Diamonds Are Forever, Primary Colors, quilts, scrap quilts, sewing room

Another busy day – I remembered to turn the flash off to take a photo of the quilting on Stain Glass Stars – with the flash it didn’t want to focus right on the stitch work the last time I took a photo.  The colors look a little different without the flash but you can see the stitches.  I am linking to Confessions of a Fabric Addict today and Quilting is More Fun Than Housework – TGIFF  .

hand quilting

Primary Colors – I laid all the blocks back on the floor to see what I need to cut still – I decided I did want to make the quilt closer to a full size quilt.  By making the quilt 4 rows long it will be 96 inches long  I will put a partial row – 6 inches on each side of my 3 rows across and make it 84 inches wide.  At this moment I am not thinking of adding a border – I don’t have enough fabric left over after I cut what is needed to make the rest of the blocks needed – although I will check after I get it all sewed together – but I don’t think I will and with all of these colors from one line I don’t think it would look right to introduce a new fabric for a border.  It really doesn’t need a border but of course the quilts always shrink up a little after washing and drying but I said I would make a raffle quilt but I didn’t promise any certain size so in the end it will be ok.

primary colors

More fabric was picked out and treated and ready to cut today or this weekend – I have red, yellow and a couple other smaller pieces leftover to mix in and what is left that hasn’t been made into pieces yet  – I have plenty of orange, blue and yellow so I deliberately left those out.


I changed the quilt out on the bed once again – I am really trying to rotate quilts as sometimes I don’t think about it and one stays on the bed for months and others do not get used.  This one is my first hexie quilt called Diamonds are Forever – I finished it last year – it took a couple years to make and the hexies are one inch size.  (only in the bedroom do I get these little white circles of dust motes show up in the photos)

Diamonds are Forever

A close up of the hand quilting.  These colors were a bit out of my zone but I was and still am trying to clean up the stash so I used them and went for a older look.

hand quilting

When Jessica came to visit from Wisconsin the 3rd week of July she brought me three chunks of rhubarb root from her large plant – I wasn’t sure where to plant as I have not had good luck – I have planted in the same place two times now and one time in a different area all with it dying within a couple years. So I put the chunks of root with dirt in a 5 gallon bucket and thought I would wait until fall to plant it somewhere – I didn’t expect it to take off growing like this!!  This is the healthiest bunch of rhubarb I have ever had and it is in a bucket on the deck where it is shady almost all the time – of course this summer has been much cooler than normal but I don’t usually have it looking good like this.  From what I have been told our winters do not get cold enough for a long enough period of time and our summers are too hot – so where the heck do I plant it – I’m still trying to figure it out – maybe I will leave it in the bucket over winter and then figure it out.  But no matter where I plant it I have a feeling it too well be dead in a couple years.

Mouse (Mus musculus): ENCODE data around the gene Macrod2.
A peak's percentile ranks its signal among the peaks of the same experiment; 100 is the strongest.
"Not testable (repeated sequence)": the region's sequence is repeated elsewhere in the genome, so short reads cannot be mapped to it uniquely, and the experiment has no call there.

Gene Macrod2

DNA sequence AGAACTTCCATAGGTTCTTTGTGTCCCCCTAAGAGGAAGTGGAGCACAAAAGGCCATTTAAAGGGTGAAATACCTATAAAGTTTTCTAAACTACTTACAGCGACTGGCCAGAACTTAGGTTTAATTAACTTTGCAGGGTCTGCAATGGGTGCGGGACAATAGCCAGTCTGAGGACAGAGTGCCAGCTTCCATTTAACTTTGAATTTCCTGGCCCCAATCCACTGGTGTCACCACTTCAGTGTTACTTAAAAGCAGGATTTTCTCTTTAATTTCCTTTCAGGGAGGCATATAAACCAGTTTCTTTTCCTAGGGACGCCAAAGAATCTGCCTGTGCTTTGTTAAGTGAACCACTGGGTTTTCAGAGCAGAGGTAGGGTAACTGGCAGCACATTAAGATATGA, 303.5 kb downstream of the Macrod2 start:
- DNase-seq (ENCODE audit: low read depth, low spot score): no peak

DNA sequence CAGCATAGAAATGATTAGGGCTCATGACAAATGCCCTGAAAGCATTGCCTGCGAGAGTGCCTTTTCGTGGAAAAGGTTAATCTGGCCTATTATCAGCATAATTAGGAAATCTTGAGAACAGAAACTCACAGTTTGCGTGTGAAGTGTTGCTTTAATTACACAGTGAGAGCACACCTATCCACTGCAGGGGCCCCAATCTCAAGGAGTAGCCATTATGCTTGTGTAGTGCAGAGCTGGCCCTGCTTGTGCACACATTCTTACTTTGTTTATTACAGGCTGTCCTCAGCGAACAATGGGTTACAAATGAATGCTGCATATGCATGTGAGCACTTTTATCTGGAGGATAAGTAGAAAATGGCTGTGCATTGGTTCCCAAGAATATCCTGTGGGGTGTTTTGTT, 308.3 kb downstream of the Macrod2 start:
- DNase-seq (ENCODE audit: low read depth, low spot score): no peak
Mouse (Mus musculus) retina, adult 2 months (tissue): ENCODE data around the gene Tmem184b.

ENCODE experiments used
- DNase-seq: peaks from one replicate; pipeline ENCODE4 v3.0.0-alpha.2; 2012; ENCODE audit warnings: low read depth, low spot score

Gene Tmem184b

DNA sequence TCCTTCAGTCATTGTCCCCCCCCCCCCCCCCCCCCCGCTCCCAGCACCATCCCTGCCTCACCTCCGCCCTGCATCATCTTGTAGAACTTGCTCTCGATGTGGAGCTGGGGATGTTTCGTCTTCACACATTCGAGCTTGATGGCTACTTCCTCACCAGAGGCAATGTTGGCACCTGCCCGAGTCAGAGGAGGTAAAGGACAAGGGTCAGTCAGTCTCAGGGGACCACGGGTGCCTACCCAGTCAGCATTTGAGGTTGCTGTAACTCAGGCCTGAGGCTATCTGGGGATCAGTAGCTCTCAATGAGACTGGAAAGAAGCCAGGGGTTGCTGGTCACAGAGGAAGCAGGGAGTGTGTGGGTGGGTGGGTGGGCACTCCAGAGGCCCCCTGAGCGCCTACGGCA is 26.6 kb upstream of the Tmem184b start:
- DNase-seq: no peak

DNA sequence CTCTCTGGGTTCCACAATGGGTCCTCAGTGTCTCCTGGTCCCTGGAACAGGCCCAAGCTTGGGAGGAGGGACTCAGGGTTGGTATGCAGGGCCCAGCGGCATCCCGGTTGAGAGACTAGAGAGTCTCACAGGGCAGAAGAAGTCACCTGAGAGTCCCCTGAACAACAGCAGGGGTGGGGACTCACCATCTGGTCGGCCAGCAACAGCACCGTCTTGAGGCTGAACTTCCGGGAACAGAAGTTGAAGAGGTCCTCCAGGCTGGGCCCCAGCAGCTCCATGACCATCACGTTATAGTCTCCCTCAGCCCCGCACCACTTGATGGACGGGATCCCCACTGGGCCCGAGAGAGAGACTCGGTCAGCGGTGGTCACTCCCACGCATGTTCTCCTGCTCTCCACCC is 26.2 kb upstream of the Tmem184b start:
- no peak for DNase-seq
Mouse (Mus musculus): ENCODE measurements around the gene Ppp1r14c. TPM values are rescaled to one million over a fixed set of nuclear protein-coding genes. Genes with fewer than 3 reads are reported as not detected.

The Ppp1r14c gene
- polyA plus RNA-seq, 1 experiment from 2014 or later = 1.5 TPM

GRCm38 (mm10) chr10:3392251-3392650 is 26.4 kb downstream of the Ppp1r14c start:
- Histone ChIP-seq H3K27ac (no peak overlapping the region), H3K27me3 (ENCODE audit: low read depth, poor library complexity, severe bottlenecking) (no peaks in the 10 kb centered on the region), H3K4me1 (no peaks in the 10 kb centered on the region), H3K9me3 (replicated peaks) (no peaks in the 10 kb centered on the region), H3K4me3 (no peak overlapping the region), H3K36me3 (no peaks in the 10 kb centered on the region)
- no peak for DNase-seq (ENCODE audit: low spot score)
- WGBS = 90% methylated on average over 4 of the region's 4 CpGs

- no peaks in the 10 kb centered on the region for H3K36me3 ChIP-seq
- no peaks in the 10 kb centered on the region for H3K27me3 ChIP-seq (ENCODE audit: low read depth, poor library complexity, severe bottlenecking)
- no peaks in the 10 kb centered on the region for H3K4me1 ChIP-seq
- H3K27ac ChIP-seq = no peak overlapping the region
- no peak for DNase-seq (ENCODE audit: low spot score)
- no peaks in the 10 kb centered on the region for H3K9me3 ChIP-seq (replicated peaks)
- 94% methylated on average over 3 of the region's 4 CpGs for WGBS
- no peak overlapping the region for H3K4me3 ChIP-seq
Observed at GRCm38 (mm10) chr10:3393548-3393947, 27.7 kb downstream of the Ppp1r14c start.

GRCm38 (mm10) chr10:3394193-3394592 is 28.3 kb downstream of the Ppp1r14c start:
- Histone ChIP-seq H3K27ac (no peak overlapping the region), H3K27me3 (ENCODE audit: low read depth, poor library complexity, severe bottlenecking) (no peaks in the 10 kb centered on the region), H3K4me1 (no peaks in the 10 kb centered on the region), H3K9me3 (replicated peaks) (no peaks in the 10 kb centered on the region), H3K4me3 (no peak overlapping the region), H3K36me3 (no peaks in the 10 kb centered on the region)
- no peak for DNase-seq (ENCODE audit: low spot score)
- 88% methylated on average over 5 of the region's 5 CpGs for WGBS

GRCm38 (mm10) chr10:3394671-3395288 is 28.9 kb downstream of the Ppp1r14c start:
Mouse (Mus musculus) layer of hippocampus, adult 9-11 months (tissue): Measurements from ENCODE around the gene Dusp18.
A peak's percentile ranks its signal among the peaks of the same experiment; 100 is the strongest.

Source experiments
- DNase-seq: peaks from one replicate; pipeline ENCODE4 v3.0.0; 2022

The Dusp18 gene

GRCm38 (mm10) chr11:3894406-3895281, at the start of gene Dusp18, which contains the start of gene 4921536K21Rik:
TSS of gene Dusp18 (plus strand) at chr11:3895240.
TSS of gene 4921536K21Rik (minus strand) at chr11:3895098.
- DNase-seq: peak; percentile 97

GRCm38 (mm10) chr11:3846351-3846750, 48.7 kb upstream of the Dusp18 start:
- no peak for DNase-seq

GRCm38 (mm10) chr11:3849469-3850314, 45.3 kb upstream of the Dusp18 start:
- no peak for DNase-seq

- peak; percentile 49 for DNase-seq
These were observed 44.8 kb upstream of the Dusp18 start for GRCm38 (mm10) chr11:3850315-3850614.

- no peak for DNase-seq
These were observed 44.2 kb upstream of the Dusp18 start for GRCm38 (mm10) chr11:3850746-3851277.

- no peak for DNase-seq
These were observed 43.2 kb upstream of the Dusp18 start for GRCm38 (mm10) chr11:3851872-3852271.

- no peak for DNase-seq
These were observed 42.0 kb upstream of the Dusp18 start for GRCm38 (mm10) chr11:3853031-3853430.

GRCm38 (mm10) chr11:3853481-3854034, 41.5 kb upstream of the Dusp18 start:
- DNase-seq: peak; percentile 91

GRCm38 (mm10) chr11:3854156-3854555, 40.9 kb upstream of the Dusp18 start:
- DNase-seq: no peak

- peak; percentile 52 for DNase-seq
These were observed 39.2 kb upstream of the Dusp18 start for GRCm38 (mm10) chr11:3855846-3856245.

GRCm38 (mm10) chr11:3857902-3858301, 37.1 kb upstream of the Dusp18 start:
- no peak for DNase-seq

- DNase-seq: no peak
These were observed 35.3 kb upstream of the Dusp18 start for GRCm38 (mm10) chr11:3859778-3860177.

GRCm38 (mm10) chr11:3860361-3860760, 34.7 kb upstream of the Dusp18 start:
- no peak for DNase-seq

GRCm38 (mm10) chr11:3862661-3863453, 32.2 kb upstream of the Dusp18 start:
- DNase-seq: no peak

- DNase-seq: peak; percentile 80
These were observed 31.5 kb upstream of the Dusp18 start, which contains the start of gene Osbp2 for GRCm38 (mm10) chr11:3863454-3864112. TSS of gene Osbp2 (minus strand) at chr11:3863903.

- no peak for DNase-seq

A view of the sewing room – I am done with this part of the wall – Mike has more pine panels to put up on the side of the wall I show and about half of another wall  – Mike’s desk will go in the corner in fact that is his desk top leaning against the wall in the box, the sewing machine might go in front of the window like it had been – but I am thinking of possibly putting my new cutting table in front of the window instead and it will be kind of a continuation off of Mike’s desk – both being a nice size plank of wood with legs attached and then the sewing machine – we will see once we get done and start to bring things back into the room.    Still a bit of work to do – and the floor has not been started yet.

sewing room in progress







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19 comments… add one
  • Marianne Aug 11, 2017

    Put your rhubarb in the shadiest place you can so that it won’t get sun. It doesn’t matter if it gets sun here in VT – it’s plenty cool – but for yours to flourish, it will need to stay cool. I don’t know if it will need a very cold winter – guess you’ll need to experiment. I do like rhubarb in baked things like muffins and in jam to cut the sweetness. Your post reminds me that I had a plant at the community gardens which are no more and just getting overgrown. I should go over and check to see if I can dig up a chunk to plant in our small condo garden.

    • Karen Aug 11, 2017

      I think deep shade also – I might have the spot for it, and will have to keep it in mind

  • Deb Aug 11, 2017